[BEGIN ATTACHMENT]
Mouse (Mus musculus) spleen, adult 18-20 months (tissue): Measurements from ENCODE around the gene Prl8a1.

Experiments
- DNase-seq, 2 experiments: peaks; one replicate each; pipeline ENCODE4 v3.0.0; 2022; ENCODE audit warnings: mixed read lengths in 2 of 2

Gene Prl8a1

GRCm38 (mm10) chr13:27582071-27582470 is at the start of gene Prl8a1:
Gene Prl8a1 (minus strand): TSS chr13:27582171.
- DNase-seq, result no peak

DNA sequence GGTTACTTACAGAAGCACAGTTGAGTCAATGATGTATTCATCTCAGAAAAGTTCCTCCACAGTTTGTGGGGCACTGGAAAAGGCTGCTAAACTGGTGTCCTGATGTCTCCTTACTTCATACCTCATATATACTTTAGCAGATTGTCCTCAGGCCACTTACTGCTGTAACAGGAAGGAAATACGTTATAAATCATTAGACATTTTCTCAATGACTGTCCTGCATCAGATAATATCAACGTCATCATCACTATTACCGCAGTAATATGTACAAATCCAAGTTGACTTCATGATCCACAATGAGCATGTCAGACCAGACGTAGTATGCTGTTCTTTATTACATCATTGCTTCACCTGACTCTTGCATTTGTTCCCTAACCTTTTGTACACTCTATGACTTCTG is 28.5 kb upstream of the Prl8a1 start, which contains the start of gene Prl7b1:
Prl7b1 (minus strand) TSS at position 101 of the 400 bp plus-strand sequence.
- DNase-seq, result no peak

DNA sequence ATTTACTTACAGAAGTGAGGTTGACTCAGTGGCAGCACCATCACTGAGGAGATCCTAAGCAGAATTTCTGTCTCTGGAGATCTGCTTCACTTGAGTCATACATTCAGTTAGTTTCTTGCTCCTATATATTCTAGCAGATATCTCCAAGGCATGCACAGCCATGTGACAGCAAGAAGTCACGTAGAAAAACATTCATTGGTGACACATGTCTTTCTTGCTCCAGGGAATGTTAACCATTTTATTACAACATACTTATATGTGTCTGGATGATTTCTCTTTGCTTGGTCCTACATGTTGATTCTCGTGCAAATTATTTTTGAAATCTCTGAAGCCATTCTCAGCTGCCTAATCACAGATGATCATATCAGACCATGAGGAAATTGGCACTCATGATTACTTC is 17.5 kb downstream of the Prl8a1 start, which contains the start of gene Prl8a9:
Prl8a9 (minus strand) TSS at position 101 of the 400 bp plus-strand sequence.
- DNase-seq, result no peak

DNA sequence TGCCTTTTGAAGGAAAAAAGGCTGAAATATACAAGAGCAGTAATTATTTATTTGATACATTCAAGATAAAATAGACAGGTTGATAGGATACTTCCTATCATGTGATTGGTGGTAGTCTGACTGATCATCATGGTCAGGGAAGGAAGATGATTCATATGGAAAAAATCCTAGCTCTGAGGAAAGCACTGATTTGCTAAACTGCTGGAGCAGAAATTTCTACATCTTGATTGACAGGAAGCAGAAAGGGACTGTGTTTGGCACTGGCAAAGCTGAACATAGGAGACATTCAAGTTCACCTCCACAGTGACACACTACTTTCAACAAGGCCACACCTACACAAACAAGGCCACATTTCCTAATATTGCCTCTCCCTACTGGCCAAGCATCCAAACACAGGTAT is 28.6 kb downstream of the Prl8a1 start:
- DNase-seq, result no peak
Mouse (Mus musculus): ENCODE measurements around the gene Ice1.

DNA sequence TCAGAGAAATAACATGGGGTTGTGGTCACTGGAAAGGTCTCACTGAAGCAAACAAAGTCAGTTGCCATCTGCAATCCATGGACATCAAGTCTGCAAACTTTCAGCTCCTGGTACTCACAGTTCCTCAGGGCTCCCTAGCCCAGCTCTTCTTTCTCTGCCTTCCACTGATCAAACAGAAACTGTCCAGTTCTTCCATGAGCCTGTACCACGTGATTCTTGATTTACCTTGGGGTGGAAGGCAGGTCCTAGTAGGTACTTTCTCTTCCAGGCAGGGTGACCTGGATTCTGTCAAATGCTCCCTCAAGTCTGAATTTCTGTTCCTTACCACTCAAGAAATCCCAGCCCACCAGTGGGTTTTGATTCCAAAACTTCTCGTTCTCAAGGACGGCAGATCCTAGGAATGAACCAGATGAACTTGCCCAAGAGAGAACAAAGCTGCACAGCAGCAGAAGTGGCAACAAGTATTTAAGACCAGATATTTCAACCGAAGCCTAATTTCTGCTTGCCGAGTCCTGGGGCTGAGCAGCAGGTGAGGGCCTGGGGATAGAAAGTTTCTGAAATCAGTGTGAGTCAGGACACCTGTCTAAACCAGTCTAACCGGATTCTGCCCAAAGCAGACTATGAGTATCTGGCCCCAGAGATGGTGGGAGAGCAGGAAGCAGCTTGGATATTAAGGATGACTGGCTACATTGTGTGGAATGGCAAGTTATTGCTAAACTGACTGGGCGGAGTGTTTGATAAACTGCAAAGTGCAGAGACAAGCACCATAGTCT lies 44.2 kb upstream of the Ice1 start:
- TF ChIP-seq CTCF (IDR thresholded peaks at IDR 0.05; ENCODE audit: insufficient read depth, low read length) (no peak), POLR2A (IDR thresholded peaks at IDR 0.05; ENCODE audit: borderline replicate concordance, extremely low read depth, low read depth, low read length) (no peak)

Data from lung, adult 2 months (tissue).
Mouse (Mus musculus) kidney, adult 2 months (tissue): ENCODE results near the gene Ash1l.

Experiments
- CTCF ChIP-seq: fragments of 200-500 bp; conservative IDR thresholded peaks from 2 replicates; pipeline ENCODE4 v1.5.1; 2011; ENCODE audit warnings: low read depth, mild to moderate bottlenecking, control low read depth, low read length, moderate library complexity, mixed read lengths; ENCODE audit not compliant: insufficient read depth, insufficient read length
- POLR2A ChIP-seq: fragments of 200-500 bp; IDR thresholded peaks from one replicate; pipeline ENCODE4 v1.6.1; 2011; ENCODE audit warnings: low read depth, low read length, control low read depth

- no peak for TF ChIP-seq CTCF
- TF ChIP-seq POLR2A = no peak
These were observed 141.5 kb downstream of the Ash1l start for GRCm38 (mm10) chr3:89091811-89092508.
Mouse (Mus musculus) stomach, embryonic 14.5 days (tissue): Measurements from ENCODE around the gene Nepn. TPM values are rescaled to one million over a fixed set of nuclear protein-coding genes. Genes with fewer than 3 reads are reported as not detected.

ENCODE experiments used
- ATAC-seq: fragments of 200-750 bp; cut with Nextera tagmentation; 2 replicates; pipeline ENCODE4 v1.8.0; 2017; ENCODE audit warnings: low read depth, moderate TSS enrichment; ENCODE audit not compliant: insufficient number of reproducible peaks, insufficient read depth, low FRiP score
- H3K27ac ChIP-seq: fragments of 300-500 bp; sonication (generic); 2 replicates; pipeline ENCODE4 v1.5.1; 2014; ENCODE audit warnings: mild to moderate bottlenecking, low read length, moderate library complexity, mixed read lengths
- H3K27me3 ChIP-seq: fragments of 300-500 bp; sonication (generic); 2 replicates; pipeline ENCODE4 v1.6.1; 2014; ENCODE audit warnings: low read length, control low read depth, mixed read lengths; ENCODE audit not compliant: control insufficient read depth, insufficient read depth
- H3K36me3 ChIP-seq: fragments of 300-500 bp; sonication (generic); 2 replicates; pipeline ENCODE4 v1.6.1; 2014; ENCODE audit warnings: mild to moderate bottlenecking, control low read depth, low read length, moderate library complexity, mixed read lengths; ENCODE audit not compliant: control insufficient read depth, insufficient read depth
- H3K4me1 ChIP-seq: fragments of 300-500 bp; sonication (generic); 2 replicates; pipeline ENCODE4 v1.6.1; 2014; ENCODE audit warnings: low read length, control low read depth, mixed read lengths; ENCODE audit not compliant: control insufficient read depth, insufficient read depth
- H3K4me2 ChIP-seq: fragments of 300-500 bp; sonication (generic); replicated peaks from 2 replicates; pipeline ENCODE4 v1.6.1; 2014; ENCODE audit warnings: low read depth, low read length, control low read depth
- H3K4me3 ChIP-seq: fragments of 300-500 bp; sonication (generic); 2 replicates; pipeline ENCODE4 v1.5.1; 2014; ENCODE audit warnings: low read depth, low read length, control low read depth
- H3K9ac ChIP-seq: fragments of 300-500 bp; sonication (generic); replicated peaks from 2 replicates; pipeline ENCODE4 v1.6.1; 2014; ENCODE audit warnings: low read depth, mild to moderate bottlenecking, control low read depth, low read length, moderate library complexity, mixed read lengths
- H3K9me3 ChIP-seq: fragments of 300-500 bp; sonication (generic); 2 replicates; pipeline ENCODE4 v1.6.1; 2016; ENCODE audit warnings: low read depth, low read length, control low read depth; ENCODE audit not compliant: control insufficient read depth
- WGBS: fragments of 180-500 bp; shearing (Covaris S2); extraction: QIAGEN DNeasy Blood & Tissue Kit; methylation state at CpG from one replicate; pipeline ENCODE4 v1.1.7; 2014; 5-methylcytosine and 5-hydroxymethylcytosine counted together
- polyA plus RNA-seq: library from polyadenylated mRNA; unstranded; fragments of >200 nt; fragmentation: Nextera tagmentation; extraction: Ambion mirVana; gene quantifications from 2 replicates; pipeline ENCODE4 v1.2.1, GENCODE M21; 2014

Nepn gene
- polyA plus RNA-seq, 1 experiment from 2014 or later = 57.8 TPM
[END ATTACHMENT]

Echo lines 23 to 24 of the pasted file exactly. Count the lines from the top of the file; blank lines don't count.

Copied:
- POLR2A ChIP-seq: fragments of 200-500 bp; IDR thresholded peaks from one replicate; pipeline ENCODE4 v1.6.1; 2011; ENCODE audit warnings: low read depth, low read length, control low read depth

- no peak for TF ChIP-seq CTCF